Jill Morrison writes in her reader diary: Real people can suffer real harms as a result of religious refusals. Next time someone asks the question “What’s the big deal?” — make sure you’re prepared to tell them.
Let’s see some proof, the Obama administration said, in essence, today, to those who claimed that health care providers desperately needed further protection to prevent discrimination based on their religious objection to providing abortion care.
Let’s get the facts straight: revisiting the Bush “conscience clause” rule does not mean that providers who object to performing abortions will have to provide them.
The Obama administration takes the first step to rescind Bush’s midnight regulations that would allow any health care worker to obstruct a woman’s access to contraception.
The Subcommittee on Commercial and Administrative Law of the House Judiciary Committee is holding a hearing today on the Bush administration’s midnight regulations, including the Department of Health and Human Services’s “provider conscience” regulation.
In the November 2008 election, voters reaffirmed their support for reproductive rights and overwhelmingly chose Barack Obama for president who supports reproductive health access.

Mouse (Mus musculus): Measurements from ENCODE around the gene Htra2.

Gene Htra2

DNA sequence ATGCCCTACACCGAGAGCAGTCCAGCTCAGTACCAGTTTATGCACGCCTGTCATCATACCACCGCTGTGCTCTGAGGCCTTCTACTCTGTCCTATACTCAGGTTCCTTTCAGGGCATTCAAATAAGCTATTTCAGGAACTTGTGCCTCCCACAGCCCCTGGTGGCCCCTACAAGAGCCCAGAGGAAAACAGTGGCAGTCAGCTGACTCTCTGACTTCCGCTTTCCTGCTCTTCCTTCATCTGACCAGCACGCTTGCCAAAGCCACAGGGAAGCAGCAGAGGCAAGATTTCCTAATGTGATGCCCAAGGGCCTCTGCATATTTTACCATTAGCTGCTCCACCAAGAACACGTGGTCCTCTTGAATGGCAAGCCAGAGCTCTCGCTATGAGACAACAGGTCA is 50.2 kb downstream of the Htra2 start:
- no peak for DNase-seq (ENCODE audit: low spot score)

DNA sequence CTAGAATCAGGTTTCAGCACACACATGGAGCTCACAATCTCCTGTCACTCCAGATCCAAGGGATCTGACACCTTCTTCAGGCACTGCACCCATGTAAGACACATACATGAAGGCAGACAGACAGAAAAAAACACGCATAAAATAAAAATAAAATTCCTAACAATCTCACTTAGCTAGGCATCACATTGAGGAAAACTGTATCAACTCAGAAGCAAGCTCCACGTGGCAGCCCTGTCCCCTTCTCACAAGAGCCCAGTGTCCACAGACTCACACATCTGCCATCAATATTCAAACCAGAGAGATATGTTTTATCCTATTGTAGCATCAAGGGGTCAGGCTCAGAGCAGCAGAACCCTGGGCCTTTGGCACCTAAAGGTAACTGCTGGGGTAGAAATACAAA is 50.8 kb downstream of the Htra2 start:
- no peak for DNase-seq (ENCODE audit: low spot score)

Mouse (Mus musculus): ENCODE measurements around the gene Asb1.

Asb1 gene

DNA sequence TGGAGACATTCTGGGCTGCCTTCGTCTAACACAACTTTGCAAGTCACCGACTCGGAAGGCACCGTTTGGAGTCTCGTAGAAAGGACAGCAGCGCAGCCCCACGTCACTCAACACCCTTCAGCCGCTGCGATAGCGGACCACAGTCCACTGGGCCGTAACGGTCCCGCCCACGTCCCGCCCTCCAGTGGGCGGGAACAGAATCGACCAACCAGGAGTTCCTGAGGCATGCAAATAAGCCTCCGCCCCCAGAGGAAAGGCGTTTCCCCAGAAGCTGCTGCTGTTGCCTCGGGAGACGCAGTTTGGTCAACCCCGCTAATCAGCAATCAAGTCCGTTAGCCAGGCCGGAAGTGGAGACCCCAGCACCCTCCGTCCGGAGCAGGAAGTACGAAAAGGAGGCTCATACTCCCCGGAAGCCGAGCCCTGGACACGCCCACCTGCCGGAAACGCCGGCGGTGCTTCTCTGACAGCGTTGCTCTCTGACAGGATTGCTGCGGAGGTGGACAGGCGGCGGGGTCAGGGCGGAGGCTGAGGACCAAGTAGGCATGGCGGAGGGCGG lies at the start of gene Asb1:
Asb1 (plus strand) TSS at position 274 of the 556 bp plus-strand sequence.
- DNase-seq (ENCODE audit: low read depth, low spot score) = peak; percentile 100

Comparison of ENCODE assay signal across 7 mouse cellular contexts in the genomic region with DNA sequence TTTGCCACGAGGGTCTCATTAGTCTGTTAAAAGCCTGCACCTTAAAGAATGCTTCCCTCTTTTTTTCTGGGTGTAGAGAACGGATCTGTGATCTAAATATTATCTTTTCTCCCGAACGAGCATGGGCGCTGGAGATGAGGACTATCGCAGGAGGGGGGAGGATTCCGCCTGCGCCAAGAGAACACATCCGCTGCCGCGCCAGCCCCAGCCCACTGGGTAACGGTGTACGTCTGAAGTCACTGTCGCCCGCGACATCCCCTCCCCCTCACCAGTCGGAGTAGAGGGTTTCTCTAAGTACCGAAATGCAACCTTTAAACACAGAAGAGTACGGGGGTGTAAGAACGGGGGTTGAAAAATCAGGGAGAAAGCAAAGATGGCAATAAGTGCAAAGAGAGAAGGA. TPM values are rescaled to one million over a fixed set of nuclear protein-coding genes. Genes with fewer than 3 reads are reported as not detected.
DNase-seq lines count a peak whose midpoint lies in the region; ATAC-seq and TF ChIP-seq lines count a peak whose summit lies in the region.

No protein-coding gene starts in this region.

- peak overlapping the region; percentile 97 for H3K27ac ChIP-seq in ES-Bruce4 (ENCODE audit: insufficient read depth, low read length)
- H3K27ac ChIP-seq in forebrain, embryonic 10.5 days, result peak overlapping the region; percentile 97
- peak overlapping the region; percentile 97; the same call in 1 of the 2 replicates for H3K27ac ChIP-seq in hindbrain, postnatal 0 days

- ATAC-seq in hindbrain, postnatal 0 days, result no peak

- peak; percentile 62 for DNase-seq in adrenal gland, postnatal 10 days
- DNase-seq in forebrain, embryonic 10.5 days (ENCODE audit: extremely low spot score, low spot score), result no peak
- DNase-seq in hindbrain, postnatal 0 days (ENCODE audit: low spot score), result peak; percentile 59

President Bush’s provider conscience expansion is set to go into effect January 18, but the National Family Planning and Reproductive Health Association has launched a petition to block the new regulation.
The right of conscience is a time-honored value in our society. But it is not only health providers who have rights; so do patients.
Health care providers already strain to serve women while respecting workers’ rights under existing laws. Now Secretary Leavitt has put even more obstacles between patients and the health care they need.
Under HHS’s new rule, doctors and health care workers of all kinds can deny patients vital health care information and services, without the patient even knowing.